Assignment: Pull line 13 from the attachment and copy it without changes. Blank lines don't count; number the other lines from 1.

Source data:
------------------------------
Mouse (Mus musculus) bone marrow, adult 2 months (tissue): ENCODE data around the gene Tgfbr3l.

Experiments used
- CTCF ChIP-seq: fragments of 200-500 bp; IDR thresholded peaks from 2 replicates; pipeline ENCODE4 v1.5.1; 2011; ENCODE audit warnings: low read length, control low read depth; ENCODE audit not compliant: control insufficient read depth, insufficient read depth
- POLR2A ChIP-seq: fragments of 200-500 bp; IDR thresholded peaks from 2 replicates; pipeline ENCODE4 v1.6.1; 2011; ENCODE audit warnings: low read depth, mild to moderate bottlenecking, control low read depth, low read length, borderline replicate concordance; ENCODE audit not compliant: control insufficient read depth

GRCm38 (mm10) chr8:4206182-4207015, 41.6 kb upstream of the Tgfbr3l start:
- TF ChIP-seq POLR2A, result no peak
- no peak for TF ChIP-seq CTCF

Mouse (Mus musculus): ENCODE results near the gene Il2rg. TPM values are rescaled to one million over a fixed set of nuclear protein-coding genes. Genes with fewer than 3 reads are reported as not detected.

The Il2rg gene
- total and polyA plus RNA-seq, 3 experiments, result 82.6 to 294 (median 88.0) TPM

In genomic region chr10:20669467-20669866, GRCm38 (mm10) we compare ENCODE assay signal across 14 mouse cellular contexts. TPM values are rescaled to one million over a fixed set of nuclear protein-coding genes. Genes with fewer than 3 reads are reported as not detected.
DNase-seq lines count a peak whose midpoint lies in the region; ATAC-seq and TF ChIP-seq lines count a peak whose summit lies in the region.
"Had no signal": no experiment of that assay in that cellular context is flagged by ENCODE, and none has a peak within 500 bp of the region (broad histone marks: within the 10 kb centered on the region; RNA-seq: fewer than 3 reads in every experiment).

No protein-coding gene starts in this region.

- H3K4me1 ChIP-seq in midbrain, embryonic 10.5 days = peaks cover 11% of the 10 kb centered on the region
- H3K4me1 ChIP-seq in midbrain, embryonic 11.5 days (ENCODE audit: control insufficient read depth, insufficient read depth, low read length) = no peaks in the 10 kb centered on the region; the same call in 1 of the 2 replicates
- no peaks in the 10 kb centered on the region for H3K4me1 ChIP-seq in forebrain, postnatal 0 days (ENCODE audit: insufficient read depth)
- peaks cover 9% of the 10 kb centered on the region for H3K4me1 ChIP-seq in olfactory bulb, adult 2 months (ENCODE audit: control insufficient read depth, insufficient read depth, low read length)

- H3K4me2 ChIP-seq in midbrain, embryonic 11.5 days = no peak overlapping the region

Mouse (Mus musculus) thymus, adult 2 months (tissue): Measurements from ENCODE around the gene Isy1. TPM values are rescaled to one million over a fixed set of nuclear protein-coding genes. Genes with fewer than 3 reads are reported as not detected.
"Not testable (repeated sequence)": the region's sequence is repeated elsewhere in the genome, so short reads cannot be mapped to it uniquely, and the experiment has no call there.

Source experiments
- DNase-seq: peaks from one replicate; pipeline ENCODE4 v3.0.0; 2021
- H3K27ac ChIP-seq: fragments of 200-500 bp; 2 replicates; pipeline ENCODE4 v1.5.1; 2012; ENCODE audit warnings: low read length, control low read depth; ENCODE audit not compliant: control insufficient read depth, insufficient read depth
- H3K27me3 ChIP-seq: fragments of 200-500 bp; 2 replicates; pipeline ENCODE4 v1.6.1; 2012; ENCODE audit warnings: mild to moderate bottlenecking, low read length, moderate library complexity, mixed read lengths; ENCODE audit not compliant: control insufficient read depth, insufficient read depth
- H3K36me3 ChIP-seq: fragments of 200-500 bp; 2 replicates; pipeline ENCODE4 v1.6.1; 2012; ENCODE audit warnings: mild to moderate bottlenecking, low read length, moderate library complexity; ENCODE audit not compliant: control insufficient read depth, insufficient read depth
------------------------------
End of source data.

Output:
"Had no signal": no experiment of that assay in that cellular context is flagged by ENCODE, and none has a peak within 500 bp of the region (broad histone marks: within the 10 kb centered on the region; RNA-seq: fewer than 3 reads in every experiment).